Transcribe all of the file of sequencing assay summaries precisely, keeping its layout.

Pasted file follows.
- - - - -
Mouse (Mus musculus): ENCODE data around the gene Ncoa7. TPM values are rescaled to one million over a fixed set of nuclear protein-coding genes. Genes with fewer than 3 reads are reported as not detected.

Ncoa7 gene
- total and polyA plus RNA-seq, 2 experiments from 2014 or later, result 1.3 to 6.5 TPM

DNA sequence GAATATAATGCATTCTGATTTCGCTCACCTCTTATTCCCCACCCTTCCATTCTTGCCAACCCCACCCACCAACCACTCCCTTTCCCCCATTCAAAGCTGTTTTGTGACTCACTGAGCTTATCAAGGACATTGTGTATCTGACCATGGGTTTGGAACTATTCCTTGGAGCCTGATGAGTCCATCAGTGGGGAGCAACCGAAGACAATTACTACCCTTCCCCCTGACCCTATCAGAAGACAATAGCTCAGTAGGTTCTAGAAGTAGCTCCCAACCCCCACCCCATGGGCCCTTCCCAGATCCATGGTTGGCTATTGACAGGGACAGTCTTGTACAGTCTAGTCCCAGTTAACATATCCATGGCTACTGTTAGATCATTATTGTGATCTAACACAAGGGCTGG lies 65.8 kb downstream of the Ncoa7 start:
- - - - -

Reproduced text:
Mouse (Mus musculus): ENCODE data around the gene Ncoa7. TPM values are rescaled to one million over a fixed set of nuclear protein-coding genes. Genes with fewer than 3 reads are reported as not detected.

Ncoa7 gene
- total and polyA plus RNA-seq, 2 experiments from 2014 or later, result 1.3 to 6.5 TPM

DNA sequence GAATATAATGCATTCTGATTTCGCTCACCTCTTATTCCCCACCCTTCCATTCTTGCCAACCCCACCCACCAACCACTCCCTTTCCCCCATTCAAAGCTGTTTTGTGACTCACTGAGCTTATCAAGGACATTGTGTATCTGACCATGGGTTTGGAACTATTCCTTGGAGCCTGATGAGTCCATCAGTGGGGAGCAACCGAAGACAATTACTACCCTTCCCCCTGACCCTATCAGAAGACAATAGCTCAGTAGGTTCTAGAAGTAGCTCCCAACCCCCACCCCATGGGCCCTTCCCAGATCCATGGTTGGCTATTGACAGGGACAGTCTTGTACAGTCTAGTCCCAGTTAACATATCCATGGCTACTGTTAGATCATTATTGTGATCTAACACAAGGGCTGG lies 65.8 kb downstream of the Ncoa7 start: